Germany Part 3: The Swing of Things

18 07 2012

Berlin Hofbahnhof

This Saturday morning, we were feeling better about the transportation thing.  After breakfast in a café, we took the S-Bahn (the above ground train, as compared to the U-Bahn, which is the subway) to the Haufbahnhof (train station).  Somehow we were able to get tickets from a ticket machine and found the right gleis (track).  We boarded the train, took the first empty seats we came to, and half an hour into our ride were told very nicely by the man sitting behind us that we were in seats he reserved but it was okay because his traveling companions hadn’t come.   Dooohhh… Live and learn.  Next time we will get reserved seats.

The city gate of Stendal

Detail of the city gate

In about an hour we arrived in Stendal, a small town about the size of Aiken.  For the rest of the trip we had to answer the question, “Why did you go there?” but it turned out to be a wonderful change from Berlin: small enough that it wasn’t overwhelming and yet still charming and historic.  We got a room at a hotel right across from the train station and set out on foot through the historic district.  Several sights were closed but we did get to go through Marienkirsche, or the Church of St. Mary, which was built some 45 years before Columbus sailed the ocean blue.

Still life in Marienkirsche

We passed a huge statue in a plaza that I later found out was Roland.   Roland who?  Good question:  I had to look that up too.  Apparently, he was a Frankish military leader under Charlemagne (I really need to bone up on my European history) who became a popular legendary figure in medieval Europe.  Also in the plaza with Roland was a group of young men watching a guy who was having to shovel a huge pile of wood chips into bags.  We had encountered this kind of thing before:  it was a sort of bachelor party in which the groom had to do embarrassing tasks the day before the wedding.  It made an interesting scene for us as we took a break for coffee and a cookie in a bakery next to the Rathaus (great name for  city hall).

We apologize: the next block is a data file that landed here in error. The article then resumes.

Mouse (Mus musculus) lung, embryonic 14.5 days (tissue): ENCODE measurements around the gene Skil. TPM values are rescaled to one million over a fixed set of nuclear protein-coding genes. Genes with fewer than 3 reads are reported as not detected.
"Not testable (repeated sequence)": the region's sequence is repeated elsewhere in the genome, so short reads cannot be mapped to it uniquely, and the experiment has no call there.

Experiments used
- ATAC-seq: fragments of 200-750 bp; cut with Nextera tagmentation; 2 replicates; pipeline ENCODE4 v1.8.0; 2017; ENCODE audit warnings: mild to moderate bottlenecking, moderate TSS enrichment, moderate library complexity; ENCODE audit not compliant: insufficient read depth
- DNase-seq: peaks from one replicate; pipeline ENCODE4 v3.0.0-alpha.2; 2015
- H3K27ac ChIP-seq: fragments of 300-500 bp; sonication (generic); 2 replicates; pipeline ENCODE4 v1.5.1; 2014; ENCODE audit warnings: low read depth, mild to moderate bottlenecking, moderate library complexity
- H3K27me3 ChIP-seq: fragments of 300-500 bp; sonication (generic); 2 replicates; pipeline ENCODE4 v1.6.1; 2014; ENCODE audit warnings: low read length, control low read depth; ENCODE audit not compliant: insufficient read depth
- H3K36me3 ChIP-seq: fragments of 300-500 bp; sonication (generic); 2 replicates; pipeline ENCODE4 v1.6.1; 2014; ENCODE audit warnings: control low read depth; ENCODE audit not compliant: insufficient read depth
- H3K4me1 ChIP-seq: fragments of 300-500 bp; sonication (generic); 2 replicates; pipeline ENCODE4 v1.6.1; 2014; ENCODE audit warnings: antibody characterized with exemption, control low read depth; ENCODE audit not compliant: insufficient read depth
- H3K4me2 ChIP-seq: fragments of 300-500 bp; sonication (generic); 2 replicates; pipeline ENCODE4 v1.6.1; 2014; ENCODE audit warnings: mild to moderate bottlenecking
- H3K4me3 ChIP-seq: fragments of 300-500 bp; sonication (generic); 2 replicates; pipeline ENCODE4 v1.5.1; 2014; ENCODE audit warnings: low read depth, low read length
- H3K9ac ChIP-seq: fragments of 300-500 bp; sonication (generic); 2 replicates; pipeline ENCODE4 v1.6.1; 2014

Annalise and Roland by the Rathaus

Later we wandered over to the Winckelmann Museum.  We had no idea who Johann Winckelmann was or why he had a museum of his very own and there were no English translations on the exhibits, so we had fun coming up with the story of his life.  The first exhibit showed a cobbler’s bench and then a shelf of old books, so we figured that Winckelmann was a scholar whose father had been a poor shoemaker in Stendal.  Other exhibits showed Greek and Roman antiquities, so we decided Winckelmann must have been a historian.

Trojan Horse

Out in a courtyard there was the world’s largest replica of the Trojan Horse and various dirt pits to try your hand at archaeology, so we refined our view of Mr. Winckelmann as a famous archaeologist.   Come to find out, we were right on the money.   Johann Winckelmann is known world-wide (by everyone but us, apparently) as the father of modern archaeology.  And, to top it all off, in his portrait he looks amazingly like Annalise’s Uncle Kevin, who was an amateur archeologist.

Johann Winckelmann

In another part of the museum was an exhibit about beauty, taking the visitor through the ages with different and changing perspectives of beauty.   Since we were the only ones in the museum,  Annalise and I had fun trying on different wigs and outfits and posing for pictures.  No deep philosophical questions today.    After the stress of the last few days, it felt good just being silly.


Three cherubs?

Annalise in ancient Rome

We finally made it back to the hotel after losing our way several times.   One advantage to getting lost is that we found an interesting park with a tree with red fruit on it.  They looked like cherries, but one can’t be sure.  After Annalise tried one, I did too.  They were delicious!

They were cherries!

Finally home,Annalise fell on the bed and refused to move so I went downstairs to see about wifi connections.  Two Euros bought me an hour of Internet at the hotel but between three clerks and me, we could not get it to work, so I got my money back and went down the street where I had seen an Internet cafe.  For one Euro I was able to use the laptop of the owner of an Indian-Italian restaurant and got an email sent home.  Back at the hotel I tried to call home on the cell phone again and finally had success.  Then Annalise and I went back to the restaurant for some excellent Indian food including the best tandoori bread I had ever eaten.  Here it was, our third full day in Germany, and we had yet to eat a traditional German meal.  We stopped at the train station to buy tickets for tomorrow and spent the rest of the evening fighting over the television remote.  Footsore.  Tired.  Getting used to this travel thing.